Linearized Buckling Analysis

Slender models tend to buckle under axial loading. Buckling is defined as the sudden deformation which occurs when the stored membrane (axial) energy is converted into bending energy with no change in the externally applied loads. Mathematically, when buckling occurs, the stiffness becomes singular. The Linearized buckling approach, used here, solves an eigenvalue problem to estimate the critical buckling factors and the associated buckling mode shapes.

A model can buckle in different shapes under different levels of loading. The shape the model takes while buckling is called the buckling mode shape and the loading is called the critical or buckling load. Buckling analysis calculates a number of modes as requested in the Buckling dialog. Designers are usually interested in the lowest mode (mode 1) because it is associated with the lowest critical load. When buckling is the critical design factor, calculating multiple buckling modes helps in locating the weak areas of the model. The mode shapes can help you modify the model or the support system to prevent buckling in a certain mode.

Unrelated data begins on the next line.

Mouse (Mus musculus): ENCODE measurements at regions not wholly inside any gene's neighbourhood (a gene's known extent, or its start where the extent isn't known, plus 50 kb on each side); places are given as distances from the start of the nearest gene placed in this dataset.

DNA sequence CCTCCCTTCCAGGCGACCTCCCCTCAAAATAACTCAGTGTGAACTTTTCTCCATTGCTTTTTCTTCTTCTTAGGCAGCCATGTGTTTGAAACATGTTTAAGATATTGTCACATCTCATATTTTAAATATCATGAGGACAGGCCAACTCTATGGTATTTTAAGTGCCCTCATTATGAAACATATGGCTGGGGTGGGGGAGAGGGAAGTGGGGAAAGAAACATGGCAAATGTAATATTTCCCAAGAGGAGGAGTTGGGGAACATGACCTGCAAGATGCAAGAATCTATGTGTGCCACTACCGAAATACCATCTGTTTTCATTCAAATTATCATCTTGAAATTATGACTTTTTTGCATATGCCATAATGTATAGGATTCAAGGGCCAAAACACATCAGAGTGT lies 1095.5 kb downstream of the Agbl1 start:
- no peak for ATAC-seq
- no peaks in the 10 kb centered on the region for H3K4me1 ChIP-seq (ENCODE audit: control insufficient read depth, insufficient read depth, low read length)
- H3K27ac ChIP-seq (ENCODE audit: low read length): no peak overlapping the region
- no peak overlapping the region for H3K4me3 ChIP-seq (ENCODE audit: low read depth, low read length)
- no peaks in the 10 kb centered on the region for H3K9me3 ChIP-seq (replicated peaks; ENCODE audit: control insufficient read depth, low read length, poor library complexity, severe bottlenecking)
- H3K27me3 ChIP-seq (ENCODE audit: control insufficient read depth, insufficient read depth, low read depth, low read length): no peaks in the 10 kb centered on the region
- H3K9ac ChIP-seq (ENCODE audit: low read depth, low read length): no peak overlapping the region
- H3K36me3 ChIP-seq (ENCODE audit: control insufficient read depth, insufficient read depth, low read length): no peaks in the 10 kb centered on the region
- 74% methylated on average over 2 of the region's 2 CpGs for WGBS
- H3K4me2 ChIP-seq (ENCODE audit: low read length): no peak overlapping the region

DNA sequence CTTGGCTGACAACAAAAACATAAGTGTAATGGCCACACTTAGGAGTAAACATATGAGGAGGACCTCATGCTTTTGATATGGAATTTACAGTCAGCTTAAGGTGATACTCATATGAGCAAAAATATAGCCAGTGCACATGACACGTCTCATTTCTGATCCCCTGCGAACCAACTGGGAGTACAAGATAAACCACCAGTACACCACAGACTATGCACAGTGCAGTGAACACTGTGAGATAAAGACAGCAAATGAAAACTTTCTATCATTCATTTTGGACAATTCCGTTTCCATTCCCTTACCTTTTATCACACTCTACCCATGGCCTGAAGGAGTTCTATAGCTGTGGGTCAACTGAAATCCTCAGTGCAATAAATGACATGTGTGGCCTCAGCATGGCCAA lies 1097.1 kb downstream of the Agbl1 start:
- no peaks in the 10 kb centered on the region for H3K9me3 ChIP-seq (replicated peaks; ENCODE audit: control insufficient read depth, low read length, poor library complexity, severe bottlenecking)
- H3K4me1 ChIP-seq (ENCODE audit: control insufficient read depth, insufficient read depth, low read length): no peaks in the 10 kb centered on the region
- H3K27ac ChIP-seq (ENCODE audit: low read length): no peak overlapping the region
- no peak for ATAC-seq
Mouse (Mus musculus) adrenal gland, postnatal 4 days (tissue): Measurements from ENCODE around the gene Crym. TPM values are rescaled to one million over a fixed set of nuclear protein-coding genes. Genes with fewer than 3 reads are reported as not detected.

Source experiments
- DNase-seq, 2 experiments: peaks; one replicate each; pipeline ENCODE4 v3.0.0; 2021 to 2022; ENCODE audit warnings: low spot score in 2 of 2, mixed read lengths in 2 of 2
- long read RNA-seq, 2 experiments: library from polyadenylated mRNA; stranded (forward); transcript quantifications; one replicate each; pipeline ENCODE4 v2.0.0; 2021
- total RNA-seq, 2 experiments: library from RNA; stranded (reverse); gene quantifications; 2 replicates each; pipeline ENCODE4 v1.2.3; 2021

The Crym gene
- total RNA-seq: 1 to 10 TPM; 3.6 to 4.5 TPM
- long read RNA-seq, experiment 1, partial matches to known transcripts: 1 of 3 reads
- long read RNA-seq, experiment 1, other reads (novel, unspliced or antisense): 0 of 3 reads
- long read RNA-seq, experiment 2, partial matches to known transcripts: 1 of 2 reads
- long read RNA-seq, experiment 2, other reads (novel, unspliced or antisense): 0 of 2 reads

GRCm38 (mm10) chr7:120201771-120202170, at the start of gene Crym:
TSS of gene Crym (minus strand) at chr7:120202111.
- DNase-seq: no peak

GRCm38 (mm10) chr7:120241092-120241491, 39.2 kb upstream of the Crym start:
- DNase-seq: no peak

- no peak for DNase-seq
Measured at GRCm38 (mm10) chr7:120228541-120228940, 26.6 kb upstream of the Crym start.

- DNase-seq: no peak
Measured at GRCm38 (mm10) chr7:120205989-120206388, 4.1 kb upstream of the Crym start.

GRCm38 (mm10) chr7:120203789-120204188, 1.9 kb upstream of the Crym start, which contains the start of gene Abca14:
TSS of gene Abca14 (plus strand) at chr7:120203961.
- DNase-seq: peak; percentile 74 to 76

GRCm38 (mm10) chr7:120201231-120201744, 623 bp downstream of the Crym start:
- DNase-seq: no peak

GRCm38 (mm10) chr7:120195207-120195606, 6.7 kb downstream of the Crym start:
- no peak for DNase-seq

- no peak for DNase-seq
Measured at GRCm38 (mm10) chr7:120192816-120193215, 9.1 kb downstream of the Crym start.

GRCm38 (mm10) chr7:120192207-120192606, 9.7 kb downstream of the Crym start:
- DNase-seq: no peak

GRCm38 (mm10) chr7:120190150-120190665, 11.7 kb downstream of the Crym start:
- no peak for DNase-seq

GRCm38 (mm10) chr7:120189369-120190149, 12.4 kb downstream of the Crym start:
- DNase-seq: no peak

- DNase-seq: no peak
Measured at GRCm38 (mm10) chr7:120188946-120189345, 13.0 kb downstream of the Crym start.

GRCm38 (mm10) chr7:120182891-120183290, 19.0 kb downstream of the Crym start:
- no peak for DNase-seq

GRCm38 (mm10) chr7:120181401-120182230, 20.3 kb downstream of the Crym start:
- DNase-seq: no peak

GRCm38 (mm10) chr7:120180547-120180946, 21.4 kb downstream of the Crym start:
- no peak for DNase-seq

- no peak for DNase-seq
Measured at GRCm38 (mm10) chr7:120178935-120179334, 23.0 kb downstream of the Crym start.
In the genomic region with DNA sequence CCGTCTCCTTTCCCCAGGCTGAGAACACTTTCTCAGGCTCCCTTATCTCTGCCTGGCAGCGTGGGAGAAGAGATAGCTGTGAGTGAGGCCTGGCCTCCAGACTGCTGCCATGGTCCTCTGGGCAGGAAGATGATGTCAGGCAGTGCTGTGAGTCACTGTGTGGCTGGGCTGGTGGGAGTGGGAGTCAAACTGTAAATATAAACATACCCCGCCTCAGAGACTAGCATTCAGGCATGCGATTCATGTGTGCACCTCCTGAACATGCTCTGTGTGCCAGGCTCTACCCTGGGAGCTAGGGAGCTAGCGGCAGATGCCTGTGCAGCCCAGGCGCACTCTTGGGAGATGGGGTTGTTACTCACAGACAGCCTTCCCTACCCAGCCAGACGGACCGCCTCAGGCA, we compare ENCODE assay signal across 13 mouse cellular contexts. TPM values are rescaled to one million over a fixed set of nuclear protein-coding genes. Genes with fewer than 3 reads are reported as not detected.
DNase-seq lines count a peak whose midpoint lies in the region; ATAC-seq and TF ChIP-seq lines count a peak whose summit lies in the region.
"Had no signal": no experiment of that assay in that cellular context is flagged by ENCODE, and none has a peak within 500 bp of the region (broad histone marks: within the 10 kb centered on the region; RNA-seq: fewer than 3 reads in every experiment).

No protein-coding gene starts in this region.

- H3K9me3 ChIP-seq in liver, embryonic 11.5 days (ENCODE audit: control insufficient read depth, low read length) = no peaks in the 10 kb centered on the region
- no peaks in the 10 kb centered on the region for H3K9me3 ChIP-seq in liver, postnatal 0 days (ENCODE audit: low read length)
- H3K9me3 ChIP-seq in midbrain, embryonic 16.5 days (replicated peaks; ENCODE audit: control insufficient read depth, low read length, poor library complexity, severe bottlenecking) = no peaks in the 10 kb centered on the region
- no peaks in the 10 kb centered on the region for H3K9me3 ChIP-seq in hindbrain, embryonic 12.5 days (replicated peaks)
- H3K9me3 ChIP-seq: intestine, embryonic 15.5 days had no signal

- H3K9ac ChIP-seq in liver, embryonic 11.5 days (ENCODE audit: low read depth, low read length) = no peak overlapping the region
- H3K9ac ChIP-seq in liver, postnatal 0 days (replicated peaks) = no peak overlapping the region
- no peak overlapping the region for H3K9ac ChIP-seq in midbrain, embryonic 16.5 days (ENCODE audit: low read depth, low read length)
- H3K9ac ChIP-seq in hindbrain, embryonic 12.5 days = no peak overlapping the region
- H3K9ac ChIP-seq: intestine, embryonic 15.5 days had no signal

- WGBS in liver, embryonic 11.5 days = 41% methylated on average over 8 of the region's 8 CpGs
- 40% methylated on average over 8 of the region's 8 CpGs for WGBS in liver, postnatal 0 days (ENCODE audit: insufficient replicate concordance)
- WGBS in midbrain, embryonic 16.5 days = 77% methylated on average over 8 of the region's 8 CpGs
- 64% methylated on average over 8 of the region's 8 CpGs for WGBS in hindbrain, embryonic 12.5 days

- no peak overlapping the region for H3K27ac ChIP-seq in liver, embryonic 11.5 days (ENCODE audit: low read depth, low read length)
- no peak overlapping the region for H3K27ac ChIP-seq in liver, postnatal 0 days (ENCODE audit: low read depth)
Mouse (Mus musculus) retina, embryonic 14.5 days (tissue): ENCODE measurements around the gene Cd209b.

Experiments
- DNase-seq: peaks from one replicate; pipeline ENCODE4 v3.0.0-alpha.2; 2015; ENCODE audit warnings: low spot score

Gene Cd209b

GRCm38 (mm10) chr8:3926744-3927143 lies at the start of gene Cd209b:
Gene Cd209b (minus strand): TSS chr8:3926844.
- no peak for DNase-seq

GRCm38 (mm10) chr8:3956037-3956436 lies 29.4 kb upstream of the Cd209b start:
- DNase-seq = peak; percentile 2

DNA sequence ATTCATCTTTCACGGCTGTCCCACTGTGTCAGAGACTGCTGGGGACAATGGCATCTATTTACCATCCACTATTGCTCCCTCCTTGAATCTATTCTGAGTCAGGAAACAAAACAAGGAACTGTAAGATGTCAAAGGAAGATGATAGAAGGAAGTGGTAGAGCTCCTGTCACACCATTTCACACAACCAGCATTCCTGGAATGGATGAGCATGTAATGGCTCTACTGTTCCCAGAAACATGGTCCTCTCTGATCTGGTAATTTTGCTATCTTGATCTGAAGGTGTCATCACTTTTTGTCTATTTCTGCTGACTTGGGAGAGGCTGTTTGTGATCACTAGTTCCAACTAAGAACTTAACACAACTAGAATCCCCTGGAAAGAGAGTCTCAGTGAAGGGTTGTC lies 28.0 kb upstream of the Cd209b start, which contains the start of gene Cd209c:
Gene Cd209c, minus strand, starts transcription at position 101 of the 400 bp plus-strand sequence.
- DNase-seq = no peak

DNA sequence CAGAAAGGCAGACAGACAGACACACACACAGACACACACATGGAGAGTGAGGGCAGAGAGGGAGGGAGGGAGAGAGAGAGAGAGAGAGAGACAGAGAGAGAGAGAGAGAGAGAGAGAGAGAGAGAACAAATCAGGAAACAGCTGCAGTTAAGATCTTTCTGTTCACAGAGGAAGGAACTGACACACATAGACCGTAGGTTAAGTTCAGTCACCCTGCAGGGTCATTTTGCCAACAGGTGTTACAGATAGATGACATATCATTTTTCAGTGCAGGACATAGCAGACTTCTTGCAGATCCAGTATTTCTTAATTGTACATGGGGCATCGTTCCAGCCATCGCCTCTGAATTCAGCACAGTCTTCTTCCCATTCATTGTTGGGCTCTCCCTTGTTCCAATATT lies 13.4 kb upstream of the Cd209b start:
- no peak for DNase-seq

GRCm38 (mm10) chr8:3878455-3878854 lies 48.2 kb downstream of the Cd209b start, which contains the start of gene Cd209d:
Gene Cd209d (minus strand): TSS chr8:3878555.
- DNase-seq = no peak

A more vigorous approach to study the behavior of models at and beyond buckling requires the use of nonlinear design analysis codes.

When to Use Buckling Analysis

Slender parts and assemblies with slender components that are loaded in the axial direction buckle under relatively small axial loads. Such structures can fail due to buckling while the stresses are far below critical levels. For such structures, the buckling load becomes a critical design factor. Buckling analysis is usually not required for bulky structures as failure occurs earlier due to high stresses.